Managing Supplier Switching
AbstractTo examine the potential gains from a second production source, we examine how source switching is optimally structured. The model focuses on a purchaser who manages the acquisition process, an incumbent supplier, and a potential entrant or second supplier. Because the costs of the incumbent and second source are correlated, the entrant's costs provide an informative signal about the incumbent's costs. Judicious use of this information allows the purchaser to limit the incumbent's rents. Because entry also provides an alternative source of production, however, there are important distinctions between the optimal entry policy and the optimal auditing policy. One of our findings is that it may be optimal to replace the incumbent, even when the entrant is known to have higher production costs.
Download InfoIf you experience problems downloading a file, check if you have the proper application to view it first. In case of further problems read the IDEAS help page. Note that these files are not on the IDEAS site. Please be patient as the files may be large.
As the access to this document is restricted, you may want to look for a different version under "Related research" (further below) or search for a different version of it.
Bibliographic InfoArticle provided by The RAND Corporation in its journal RAND Journal of Economics.
Volume (Year): 18 (1987)
Issue (Month): 1 (Spring)
Contact details of provider:
Web page: http://www.rje.org
You can help add them by filling out this form.
CitEc Project, subscribe to its RSS feed for this item.
- Rachel E. Kranton & Deborah F. Minehart, 2001. "A Theory of Buyer-Seller Networks," American Economic Review, American Economic Association, American Economic Association, vol. 91(3), pages 485-508, June.
- James J. Anton & Dennis A. Yao, 1990. "Measuring the effectiveness of competition in defense procurement: A survey of the empirical literature," Journal of Policy Analysis and Management, John Wiley & Sons, Ltd., John Wiley & Sons, Ltd., vol. 9(1), pages 60-79.
- Klenio Barbosa & Pierre C. Boyer, 2012. "Discrimination in Dynamic Procurement Design with Learning-by-doing," CESifo Working Paper Series, CESifo Group Munich 3947, CESifo Group Munich.
- McGuire, Thomas G. & Riordan, Michael H., 1995.
"Incomplete information and optimal market structure public purchases from private providers,"
Journal of Public Economics, Elsevier,
Elsevier, vol. 56(1), pages 125-141, January.
- Thomas G. McGuire & Michael H. Riordan, 1991. "Incomplete Information and Optimal Market Structure: Public Purchases from Private Providers," Papers, Boston University - Industry Studies Programme 0010, Boston University - Industry Studies Programme.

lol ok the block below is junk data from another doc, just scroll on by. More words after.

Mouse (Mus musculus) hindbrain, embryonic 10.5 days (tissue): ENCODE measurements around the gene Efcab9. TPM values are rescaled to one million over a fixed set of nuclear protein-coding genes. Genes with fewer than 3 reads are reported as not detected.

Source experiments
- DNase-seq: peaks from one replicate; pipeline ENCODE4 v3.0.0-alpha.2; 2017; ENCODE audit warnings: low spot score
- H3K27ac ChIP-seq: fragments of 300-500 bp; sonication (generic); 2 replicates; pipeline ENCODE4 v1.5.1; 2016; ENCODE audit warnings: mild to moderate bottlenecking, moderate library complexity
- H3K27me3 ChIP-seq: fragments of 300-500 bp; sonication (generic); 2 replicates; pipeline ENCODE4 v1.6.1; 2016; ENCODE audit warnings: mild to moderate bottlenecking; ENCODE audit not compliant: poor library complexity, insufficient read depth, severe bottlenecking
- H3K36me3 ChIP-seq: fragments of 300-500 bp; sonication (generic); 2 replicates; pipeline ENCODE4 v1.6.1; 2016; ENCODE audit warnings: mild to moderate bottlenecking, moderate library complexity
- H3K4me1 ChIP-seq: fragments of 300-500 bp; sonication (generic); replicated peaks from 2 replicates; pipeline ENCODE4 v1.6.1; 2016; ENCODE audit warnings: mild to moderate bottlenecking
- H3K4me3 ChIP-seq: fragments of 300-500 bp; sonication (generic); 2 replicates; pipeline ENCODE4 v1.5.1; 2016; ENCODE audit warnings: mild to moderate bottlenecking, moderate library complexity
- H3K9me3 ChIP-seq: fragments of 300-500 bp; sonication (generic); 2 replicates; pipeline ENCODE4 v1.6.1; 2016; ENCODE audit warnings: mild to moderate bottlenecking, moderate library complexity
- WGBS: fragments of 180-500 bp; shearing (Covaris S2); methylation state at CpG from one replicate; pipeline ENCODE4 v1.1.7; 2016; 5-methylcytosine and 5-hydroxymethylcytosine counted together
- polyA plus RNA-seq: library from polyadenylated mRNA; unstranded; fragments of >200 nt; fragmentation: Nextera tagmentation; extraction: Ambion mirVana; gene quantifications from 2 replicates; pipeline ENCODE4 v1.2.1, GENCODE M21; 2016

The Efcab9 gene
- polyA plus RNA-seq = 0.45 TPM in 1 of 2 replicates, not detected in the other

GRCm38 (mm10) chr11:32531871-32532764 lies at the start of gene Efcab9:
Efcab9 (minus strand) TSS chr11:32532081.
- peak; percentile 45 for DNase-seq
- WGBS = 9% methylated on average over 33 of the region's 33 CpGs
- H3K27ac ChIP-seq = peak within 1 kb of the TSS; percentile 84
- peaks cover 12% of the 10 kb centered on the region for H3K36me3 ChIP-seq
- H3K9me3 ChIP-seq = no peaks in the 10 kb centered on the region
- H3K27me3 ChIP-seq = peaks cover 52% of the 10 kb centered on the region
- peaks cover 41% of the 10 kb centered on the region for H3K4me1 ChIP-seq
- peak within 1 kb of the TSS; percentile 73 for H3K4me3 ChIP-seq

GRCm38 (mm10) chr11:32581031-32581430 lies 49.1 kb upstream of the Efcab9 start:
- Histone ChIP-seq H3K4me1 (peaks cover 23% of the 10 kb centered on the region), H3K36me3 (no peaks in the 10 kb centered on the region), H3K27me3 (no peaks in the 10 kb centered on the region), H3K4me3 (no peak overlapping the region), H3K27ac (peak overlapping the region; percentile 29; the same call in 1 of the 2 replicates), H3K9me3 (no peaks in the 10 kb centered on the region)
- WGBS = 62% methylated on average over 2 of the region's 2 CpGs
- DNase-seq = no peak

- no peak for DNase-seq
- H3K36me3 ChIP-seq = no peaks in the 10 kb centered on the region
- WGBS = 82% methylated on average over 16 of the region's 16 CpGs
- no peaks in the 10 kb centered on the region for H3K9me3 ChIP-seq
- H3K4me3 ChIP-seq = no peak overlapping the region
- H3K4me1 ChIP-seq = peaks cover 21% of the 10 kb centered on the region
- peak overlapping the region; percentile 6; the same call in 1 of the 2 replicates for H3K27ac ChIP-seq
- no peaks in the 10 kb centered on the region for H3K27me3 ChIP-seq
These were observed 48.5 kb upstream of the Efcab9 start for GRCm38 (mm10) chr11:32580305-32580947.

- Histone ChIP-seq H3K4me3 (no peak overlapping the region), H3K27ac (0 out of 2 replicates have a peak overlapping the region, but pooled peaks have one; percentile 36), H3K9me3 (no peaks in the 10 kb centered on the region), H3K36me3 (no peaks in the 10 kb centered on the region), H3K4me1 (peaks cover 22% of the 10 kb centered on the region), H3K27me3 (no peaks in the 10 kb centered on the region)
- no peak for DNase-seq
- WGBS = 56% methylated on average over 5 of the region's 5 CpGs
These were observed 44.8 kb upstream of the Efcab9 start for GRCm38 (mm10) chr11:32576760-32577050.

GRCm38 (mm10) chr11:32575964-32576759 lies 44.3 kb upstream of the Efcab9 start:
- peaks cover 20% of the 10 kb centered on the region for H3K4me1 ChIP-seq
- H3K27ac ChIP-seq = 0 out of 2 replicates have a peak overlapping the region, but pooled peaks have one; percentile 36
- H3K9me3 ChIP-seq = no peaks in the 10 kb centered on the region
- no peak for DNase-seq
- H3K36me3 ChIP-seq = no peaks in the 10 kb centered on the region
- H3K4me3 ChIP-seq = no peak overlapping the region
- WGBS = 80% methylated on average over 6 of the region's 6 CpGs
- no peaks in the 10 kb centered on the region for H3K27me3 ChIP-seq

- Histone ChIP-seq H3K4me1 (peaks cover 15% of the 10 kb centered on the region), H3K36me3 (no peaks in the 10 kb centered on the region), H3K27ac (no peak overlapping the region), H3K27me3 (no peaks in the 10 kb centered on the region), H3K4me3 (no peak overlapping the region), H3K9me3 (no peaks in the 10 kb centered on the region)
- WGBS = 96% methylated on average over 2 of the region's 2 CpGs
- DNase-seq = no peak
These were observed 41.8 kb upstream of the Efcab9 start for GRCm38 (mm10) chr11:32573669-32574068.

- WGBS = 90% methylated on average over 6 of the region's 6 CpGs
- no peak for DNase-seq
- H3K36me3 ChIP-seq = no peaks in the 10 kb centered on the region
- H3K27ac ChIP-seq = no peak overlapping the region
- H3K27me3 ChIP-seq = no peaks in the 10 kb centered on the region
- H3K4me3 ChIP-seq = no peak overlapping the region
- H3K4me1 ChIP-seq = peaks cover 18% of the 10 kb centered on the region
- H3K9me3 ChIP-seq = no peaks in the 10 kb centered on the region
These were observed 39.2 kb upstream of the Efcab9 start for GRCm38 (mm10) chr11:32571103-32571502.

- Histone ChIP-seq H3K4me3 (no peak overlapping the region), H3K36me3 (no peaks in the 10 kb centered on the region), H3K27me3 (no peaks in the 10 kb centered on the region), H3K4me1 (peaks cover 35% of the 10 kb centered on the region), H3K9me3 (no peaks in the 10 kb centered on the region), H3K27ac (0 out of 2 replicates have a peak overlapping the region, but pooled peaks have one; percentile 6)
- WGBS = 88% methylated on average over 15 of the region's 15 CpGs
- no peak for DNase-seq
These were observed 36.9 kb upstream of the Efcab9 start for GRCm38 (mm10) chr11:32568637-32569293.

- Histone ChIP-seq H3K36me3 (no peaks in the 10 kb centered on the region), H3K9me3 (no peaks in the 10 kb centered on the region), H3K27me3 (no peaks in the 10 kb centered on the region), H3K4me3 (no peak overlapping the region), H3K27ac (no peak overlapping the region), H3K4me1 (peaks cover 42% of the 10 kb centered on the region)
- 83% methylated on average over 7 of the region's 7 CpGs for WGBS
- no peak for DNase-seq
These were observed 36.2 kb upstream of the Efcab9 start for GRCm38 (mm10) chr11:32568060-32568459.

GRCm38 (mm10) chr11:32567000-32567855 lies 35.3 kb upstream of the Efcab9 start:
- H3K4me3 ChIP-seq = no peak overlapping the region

- Mark Armstrong & David E.M. Sappington, 2006.
"Regulation, Competition and Liberalization,"
Journal of Economic Literature, American Economic Association,
American Economic Association, vol. 44(2), pages 325-366, June.
- Edward S. Prescott & Robert M. Townsend, 2003. "Mechanism design and assignment models," Working Paper, Federal Reserve Bank of Richmond 03-09, Federal Reserve Bank of Richmond.
- Tracy R. Lewis & Huseyin Yildirim, 2002. "Managing Dynamic Competition," American Economic Review, American Economic Association, American Economic Association, vol. 92(4), pages 779-797, September.
For technical questions regarding this item, or to correct its authors, title, abstract, bibliographic or download information, contact: ().
If you have authored this item and are not yet registered with RePEc, we encourage you to do it here. This allows to link your profile to this item. It also allows you to accept potential citations to this item that we are uncertain about.
If references are entirely missing, you can add them using this form.
If the full references list an item that is present in RePEc, but the system did not link to it, you can help with this form.
If you know of missing items citing this one, you can help us creating those links by adding the relevant references in the same way as above, for each refering item. If you are a registered author of this item, you may also want to check the "citations" tab in your profile, as there may be some citations waiting for confirmation.
Please note that corrections may take a couple of weeks to filter through the various RePEc services.